Where Conservatives and Liberals Agree
Polarization of American society stymies problem-solving. Unless rooted in a consensus across the political divide, a policy implemented by one party is liable to be reversed when the other comes to power.
Take an issue like poverty. The stereotypical bleeding-heart liberal throws money at the problem, while their conservative counterpart sternly lectures about pulling oneself up by the bootstraps.
On a Saturday afternoon in April, a group of Chicagoland conservatives and liberals defied the conventional narrative to find a lot of common ground on addressing poverty.
Braver Angels is a national citizens organization working on depolarizing America. The Braver Angels-Illinois Statewide Zoom Alliance, consisting of an equal number of conservatives and liberals participated in a structured exploration of values and personal experiences that underlie our opinions on and preferred solutions to poverty. By the end of the three-hour online event, we came up with 37 jointly and unanimously held Points of Agreement on values, concerns, and solutions.
Here are several examples of unanimously endorsed values: human dignity; equality of opportunity; responsibility towards fellow community members; respect for individual agency and choice; the importance of having one’s basic needs met; and the ability to develop one’s gifts.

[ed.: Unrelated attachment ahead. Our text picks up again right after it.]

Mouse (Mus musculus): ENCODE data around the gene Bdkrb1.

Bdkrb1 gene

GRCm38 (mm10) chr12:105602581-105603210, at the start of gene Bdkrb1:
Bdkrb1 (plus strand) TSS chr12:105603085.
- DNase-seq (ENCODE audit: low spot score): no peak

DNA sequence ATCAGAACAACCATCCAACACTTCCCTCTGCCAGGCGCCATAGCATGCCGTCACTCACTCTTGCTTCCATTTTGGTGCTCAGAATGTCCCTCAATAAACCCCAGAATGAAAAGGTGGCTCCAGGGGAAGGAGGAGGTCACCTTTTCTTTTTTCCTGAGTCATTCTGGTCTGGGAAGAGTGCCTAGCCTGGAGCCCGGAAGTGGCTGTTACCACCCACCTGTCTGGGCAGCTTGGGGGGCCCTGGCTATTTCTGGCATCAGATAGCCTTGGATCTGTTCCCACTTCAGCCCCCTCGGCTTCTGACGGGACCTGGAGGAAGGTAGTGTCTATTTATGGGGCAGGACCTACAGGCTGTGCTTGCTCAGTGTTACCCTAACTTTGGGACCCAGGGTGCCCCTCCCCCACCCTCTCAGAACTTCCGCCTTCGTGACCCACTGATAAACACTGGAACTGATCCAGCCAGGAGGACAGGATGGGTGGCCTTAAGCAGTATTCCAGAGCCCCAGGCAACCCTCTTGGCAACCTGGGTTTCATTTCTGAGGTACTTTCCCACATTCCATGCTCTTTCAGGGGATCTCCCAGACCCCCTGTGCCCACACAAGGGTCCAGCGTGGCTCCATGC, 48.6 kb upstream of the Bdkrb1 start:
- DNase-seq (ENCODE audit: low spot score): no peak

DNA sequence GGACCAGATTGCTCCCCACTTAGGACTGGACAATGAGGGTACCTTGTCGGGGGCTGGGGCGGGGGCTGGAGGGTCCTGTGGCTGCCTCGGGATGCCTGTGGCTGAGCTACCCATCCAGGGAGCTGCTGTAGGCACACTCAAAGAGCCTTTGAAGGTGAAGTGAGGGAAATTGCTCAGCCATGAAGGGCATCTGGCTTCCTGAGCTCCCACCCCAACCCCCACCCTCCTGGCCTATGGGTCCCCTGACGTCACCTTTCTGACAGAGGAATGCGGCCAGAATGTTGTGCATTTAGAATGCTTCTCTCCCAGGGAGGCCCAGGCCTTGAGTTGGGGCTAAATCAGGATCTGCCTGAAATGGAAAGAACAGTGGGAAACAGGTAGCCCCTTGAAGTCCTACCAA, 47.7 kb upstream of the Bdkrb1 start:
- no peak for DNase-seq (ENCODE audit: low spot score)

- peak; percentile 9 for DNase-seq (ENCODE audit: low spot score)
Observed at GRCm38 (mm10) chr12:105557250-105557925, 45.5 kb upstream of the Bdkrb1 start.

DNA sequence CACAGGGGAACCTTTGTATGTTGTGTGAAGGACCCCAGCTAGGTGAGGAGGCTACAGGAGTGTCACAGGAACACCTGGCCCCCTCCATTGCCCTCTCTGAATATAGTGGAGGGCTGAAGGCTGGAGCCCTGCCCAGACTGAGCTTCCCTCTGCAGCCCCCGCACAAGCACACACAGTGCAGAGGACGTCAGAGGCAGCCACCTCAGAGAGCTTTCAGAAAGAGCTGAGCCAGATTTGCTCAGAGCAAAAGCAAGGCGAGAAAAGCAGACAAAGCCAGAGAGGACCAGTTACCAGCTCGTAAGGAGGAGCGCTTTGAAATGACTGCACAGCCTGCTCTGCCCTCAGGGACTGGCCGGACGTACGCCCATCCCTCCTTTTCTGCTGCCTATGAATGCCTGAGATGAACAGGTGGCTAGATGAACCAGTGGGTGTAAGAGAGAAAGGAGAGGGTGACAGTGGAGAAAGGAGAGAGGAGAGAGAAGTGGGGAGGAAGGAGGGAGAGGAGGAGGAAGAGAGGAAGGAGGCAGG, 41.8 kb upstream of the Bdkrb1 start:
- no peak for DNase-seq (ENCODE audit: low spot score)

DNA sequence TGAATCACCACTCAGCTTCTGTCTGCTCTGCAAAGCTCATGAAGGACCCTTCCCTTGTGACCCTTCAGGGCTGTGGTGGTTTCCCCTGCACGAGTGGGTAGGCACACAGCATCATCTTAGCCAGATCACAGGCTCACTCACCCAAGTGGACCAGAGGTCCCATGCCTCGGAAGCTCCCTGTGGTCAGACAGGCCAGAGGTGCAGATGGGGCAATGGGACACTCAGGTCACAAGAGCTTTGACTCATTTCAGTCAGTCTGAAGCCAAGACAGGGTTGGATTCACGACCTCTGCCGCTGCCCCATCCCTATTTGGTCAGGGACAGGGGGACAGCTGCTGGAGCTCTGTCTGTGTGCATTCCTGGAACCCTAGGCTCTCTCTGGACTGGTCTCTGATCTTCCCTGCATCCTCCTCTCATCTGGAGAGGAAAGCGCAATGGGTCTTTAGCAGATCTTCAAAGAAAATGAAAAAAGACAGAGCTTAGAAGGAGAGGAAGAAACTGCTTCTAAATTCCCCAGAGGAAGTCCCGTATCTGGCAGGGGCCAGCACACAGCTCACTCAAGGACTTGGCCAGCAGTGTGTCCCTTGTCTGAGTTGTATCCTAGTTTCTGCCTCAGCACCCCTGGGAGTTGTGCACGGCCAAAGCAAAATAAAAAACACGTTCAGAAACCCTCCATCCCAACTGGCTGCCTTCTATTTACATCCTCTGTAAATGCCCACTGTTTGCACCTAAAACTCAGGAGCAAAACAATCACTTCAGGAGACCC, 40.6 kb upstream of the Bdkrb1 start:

Our shared concerns included imposition of one-size-fits-all solutions; failing to empower the right voices in the community; and not measuring whether particular policies are actually ameliorating poverty. We agreed that inequitable education, certain aspects of the criminal justice system, and lack of affordable childcare exacerbate poverty.
We developed a consensus around the importance of education in overcoming poverty. Our proposed solutions revolved around improving primary education in poor communities; increasing access to training for high skilled jobs; and facilitating pathways to careers, via community colleges and otherwise.
We all recognized that the issue of how America would pay for these solutions might be contentious. The workshop lasted only three hours, and none of us is a subject-matter expert, but we’ve now completed an essential first step. We saw that we share American values and a desire to address poverty. Rather than focusing solely on our differences, we identified broad areas of common ground that might lead to cooperative action in our communities. We listened to each other and developed a greater level of trust that we can work together to solve our shared problems. Those of us who participated in the Braver Angels Common Ground workshop rekindled the belief that what divides Americans may not be as great as what unites us.
For more information or to participate in a Braver Angels program, go to https://braverangels.org/.
— Svetlana Bekman